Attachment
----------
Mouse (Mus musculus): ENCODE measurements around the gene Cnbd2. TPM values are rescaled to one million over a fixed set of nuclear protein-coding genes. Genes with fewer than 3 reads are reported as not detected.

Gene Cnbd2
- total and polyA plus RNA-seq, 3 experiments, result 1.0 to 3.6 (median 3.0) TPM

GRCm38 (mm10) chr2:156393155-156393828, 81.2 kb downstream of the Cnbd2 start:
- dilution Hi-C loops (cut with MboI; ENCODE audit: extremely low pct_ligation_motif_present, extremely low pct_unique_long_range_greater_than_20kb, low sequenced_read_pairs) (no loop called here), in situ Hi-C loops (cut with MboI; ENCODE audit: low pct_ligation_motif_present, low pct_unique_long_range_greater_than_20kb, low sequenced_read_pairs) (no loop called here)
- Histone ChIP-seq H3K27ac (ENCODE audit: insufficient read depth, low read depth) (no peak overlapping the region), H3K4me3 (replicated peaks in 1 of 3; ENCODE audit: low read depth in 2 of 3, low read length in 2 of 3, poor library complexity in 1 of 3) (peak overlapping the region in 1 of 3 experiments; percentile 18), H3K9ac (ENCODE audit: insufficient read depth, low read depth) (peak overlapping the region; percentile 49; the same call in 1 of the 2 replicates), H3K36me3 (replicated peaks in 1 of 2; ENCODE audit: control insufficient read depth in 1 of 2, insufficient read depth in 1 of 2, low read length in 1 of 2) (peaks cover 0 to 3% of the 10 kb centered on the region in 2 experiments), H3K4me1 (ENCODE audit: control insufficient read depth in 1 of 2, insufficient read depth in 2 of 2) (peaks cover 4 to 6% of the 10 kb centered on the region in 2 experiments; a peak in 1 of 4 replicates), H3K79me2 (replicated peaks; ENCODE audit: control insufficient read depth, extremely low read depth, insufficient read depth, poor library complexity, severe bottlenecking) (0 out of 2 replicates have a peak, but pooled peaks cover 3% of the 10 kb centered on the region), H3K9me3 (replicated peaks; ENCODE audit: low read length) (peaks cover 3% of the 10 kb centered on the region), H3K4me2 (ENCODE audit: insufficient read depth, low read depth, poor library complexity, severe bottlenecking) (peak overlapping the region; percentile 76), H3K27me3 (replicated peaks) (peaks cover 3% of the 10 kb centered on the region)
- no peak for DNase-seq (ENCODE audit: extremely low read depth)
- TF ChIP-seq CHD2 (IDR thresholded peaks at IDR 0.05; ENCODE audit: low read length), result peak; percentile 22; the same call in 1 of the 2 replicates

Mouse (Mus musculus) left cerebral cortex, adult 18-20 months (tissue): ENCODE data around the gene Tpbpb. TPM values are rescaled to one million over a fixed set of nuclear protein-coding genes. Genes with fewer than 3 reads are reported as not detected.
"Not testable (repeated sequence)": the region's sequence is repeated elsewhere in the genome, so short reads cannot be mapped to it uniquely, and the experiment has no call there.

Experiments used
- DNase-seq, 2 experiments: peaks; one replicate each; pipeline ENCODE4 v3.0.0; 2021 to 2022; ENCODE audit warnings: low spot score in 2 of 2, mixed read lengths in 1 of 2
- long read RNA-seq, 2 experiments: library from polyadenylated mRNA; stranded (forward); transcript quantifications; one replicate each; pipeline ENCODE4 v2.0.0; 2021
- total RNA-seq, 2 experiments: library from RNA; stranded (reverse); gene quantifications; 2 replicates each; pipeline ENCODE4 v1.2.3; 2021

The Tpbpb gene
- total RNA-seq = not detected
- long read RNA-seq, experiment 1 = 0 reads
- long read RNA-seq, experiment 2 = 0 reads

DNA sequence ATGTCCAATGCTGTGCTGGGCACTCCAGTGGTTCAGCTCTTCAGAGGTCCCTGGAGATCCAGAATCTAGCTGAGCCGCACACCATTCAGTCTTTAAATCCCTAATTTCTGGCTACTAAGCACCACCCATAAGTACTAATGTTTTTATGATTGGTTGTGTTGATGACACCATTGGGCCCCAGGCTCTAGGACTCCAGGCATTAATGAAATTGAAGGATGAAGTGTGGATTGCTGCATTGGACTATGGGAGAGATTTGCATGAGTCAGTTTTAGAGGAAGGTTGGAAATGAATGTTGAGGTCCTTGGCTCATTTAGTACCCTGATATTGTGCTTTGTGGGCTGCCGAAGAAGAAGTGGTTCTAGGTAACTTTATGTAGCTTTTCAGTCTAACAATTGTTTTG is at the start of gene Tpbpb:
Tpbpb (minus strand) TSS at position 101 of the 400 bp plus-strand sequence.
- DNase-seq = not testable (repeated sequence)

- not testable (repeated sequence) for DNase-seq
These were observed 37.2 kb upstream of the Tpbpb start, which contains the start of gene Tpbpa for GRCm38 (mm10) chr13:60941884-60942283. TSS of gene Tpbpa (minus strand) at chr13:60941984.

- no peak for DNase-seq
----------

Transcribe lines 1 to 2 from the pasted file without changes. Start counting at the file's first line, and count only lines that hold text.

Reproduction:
Mouse (Mus musculus): ENCODE measurements around the gene Cnbd2. TPM values are rescaled to one million over a fixed set of nuclear protein-coding genes. Genes with fewer than 3 reads are reported as not detected.

Gene Cnbd2